Ions Salting Out Ions at the Water-Air Interface

05 October 2022, Version 1
This content is a preprint and has not undergone peer review at the time of posting.


In common aqueous systems, including naturally occurring sweet and salt water, as well as tap water, multiple ion species are co-solvated. At the water-air interface, these ions are known to affect chemical reactivity, aerosol formation, climate, and water odor. Yet, the composition of ions at the water interface has remained enigmatic. Here, using surface-specific vibrational spectroscopy, we quantify the relative surface activity of two co-solvated ions in solution. We find that more hydrophobic ions are salted out to the interface in the presence of the hydrophilic ions. This tendency of the salting-out follows the Hofmeister series. Simulations show that the solvation free energy difference between the ions and the intrinsic surface propensity of ions determine the extent of salting-out of ions by other ions. This mechanism provides a unified view of the salting-out of monatomic and polyatomic ions at interfaces of electrolyte solutions with air.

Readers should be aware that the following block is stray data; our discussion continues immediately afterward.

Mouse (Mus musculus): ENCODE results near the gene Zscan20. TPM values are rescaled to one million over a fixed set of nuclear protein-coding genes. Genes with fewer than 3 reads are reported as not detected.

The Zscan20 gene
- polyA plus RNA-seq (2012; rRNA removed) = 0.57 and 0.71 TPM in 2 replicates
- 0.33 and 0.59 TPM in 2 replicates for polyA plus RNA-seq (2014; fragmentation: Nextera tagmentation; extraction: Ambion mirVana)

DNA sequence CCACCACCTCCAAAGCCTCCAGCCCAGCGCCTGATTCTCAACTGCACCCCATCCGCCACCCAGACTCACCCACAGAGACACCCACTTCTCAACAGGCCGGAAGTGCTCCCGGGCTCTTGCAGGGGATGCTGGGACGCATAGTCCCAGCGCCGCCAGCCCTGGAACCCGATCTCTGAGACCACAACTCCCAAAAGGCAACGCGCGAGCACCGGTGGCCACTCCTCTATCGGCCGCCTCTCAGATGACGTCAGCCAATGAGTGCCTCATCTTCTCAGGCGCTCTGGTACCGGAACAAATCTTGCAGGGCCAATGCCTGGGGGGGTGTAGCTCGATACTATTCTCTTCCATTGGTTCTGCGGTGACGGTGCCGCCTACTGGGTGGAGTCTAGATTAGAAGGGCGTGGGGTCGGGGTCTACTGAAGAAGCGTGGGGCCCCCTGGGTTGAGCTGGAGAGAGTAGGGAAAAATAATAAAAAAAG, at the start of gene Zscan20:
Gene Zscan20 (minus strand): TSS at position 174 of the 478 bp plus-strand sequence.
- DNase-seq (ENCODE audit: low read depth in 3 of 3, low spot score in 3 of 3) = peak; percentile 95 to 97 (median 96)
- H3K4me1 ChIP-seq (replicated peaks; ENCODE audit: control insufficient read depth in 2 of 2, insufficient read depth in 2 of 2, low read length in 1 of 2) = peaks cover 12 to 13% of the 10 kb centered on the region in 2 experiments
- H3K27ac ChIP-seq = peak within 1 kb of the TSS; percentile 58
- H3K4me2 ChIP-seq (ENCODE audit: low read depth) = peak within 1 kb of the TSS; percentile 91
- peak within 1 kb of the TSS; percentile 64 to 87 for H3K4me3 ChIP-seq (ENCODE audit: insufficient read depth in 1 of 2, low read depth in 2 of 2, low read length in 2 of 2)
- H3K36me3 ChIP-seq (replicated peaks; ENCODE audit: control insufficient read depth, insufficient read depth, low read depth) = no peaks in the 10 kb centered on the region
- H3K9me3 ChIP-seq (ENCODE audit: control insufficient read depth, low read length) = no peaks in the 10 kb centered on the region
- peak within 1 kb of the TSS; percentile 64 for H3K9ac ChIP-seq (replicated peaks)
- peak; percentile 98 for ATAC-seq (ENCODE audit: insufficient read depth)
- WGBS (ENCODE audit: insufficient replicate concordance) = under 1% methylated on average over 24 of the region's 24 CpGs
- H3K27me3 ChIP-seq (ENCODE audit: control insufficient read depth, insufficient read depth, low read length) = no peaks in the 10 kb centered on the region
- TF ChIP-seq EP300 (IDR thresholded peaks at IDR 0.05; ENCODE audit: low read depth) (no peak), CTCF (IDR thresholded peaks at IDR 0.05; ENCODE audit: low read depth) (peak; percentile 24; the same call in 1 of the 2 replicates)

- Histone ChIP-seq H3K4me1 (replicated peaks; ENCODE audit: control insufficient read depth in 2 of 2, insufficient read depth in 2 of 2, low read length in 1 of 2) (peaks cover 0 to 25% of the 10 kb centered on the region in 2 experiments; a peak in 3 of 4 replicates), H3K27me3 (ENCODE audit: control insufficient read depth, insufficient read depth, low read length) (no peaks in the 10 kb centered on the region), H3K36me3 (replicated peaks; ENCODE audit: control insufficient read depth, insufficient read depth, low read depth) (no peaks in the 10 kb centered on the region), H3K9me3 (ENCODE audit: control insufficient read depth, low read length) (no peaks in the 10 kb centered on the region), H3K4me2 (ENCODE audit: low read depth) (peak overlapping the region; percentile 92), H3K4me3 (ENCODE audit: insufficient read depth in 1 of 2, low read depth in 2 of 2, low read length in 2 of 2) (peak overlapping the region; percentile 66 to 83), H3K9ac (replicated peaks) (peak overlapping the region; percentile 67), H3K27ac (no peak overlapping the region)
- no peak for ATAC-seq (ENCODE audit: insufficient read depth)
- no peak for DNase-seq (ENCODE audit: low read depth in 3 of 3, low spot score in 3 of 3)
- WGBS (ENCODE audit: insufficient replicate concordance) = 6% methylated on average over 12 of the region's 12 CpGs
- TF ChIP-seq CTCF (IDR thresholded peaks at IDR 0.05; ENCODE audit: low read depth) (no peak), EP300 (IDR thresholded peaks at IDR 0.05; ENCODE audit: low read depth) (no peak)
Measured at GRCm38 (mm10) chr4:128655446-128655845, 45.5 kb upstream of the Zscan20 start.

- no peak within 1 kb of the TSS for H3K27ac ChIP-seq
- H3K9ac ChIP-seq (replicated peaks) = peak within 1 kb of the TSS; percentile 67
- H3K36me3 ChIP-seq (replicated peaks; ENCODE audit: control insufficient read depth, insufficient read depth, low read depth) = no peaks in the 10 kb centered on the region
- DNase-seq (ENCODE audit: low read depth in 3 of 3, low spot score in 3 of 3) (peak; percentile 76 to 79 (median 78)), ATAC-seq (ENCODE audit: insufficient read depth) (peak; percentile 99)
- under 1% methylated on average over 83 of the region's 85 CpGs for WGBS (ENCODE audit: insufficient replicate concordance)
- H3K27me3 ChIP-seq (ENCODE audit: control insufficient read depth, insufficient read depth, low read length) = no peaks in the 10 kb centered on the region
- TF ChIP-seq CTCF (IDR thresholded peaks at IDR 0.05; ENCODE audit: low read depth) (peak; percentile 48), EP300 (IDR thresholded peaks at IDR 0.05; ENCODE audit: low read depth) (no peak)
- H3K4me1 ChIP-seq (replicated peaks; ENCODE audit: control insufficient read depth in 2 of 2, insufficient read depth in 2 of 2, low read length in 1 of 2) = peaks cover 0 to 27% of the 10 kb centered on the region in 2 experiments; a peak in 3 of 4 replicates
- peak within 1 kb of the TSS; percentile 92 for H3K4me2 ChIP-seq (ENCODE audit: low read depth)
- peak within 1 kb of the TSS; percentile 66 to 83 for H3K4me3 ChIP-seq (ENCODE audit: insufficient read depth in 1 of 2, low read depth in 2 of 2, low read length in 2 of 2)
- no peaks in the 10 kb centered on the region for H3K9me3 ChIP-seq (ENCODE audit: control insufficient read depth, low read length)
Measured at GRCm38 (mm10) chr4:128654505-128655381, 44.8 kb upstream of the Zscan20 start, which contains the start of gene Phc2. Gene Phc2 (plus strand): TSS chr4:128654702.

Salting Out
Aqueous Interfaces
Sum-Frequency Generation Spectroscopy


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